SOUTHFIELD — The Henry Ford Trade School Alumni Association has donated $750,000 to create an endowed scholarship fund for undergraduate mechanical engineering students at Lawrence Technological University.
The donation is among the top 10 largest gifts ever received by LTU to establish an endowed scholarship, and the largest for scholarships from an organization. Interest income from the endowment will provide need-based scholarship assistance to recipients.
“Through this permanent fund, we will perpetuate and celebrate Henry Ford’s legacy in education and create new generations of highly skilled new engineers who are so essential to sustaining American ingenuity and economic leadership,” said John J. Graf, president of the Henry Ford Trade School Alumni Association.
LTU and the Ford alumni group have a long history dating back to Lawrence Tech’s creation in 1932, when one of the first acts of LTU founder Russell Lawrence was to create a scholarship fund to attract trade school graduates. Ford Motor Co. founder Henry Ford, and his son, Edsel, then Ford president, helped provide the first classroom building for Lawrence Tech. One of the early advisors to the university was Frederick Searle, director of education at Ford and director of the Ford Trade School.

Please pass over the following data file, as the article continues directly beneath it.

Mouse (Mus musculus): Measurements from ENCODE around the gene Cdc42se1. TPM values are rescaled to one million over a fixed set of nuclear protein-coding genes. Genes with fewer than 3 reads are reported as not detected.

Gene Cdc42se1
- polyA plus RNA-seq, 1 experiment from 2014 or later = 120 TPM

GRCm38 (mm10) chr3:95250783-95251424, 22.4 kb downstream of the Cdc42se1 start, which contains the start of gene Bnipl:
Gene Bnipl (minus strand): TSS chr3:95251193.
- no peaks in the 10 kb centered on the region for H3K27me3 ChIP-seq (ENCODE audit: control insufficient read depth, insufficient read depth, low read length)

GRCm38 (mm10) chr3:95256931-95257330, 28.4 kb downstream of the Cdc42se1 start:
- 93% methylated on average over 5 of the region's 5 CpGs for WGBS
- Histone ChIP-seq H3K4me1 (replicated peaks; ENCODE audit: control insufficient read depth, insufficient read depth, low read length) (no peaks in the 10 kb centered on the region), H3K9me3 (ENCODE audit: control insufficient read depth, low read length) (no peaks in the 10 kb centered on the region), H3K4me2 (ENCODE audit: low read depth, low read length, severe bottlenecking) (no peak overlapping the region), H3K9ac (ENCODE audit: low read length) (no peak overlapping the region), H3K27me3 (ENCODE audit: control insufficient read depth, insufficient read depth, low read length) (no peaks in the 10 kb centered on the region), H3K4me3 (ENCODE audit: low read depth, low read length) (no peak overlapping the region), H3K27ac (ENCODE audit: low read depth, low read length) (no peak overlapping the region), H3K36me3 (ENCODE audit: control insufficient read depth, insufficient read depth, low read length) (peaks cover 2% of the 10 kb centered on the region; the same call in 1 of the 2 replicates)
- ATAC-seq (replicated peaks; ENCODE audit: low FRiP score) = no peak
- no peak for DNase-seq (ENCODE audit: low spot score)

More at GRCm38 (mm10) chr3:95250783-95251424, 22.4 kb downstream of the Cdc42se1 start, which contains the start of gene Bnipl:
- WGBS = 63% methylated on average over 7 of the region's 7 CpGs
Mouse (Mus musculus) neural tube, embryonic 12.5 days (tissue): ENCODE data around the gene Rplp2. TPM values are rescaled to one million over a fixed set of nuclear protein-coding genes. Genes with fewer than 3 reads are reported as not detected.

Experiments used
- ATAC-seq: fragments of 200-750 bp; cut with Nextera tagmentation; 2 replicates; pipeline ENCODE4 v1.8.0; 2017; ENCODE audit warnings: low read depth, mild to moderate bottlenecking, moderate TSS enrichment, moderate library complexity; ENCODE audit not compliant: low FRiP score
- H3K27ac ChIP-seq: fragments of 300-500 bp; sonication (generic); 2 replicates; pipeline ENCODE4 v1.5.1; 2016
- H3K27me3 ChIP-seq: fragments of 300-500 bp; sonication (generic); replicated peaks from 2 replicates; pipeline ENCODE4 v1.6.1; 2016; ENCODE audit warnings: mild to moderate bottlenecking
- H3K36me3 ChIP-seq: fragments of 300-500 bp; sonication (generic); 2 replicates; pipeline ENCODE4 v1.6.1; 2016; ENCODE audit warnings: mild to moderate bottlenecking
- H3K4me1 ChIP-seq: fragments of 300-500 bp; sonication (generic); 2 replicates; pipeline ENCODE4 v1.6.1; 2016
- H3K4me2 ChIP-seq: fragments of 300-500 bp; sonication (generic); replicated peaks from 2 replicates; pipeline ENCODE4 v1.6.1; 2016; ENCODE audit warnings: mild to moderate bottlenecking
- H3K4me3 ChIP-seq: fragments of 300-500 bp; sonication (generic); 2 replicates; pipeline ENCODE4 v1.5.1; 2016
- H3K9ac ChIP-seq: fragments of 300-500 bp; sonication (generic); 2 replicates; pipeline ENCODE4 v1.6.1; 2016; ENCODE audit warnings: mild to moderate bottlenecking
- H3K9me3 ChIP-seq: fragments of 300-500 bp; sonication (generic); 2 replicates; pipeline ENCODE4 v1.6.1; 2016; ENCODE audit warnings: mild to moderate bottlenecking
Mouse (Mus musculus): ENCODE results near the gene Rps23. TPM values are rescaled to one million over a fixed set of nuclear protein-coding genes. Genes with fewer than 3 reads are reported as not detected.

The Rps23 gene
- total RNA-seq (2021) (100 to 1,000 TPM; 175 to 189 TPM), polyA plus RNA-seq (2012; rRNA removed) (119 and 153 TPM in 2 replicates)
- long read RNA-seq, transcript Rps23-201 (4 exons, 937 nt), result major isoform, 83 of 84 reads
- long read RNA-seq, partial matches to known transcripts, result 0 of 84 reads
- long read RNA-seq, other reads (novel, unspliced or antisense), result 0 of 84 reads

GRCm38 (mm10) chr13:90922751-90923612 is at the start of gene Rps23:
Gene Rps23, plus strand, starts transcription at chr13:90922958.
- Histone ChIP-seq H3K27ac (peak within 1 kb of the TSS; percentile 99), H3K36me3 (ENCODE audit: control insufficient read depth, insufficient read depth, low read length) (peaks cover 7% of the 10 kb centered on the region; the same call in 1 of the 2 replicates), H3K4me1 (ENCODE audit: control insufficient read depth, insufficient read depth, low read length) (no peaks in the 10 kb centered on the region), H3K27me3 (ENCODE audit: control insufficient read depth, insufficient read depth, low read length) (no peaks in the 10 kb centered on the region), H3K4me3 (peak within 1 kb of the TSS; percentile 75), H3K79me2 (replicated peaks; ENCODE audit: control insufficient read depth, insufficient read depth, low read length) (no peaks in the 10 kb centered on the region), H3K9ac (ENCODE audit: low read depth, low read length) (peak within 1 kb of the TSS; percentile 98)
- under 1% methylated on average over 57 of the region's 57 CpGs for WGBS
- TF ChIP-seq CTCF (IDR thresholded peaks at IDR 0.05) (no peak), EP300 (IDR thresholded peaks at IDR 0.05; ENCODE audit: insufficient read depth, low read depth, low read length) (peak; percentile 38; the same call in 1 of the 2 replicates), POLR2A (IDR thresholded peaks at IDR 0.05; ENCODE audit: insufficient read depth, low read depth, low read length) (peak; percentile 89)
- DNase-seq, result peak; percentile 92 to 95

LTU President Virinder Moudgil, in accepting the gift, noted that numerous Ford Trade School alumni went on to also earn Lawrence Tech degrees. These include Lewis C. Veraldi, Ford vice president of product and manufacturing engineering, who oversaw development of the 1986 Motor Trend Car of the Year, the wildly popular first version of the Ford Taurus, and William D. Innes, who in the 1970s advanced to Ford executive vice president and led the company’s North American operations.
Henry Ford established several schools where he could offer a technical education that would prepare young people for work in industry, according to archives at the Benson Ford Research Center. The Henry Ford Trade School opened in 1916. Classes emphasized the mechanical arts, leading to apprenticeships and journeyman status in the skilled trades, but also included English, history, drafting, chemistry, physics, metallurgy, and bookkeeping, with classwork alternating with shop practice. The school produced 8,000 graduates prior to closing in July 1952.
More at www.ltu.edu.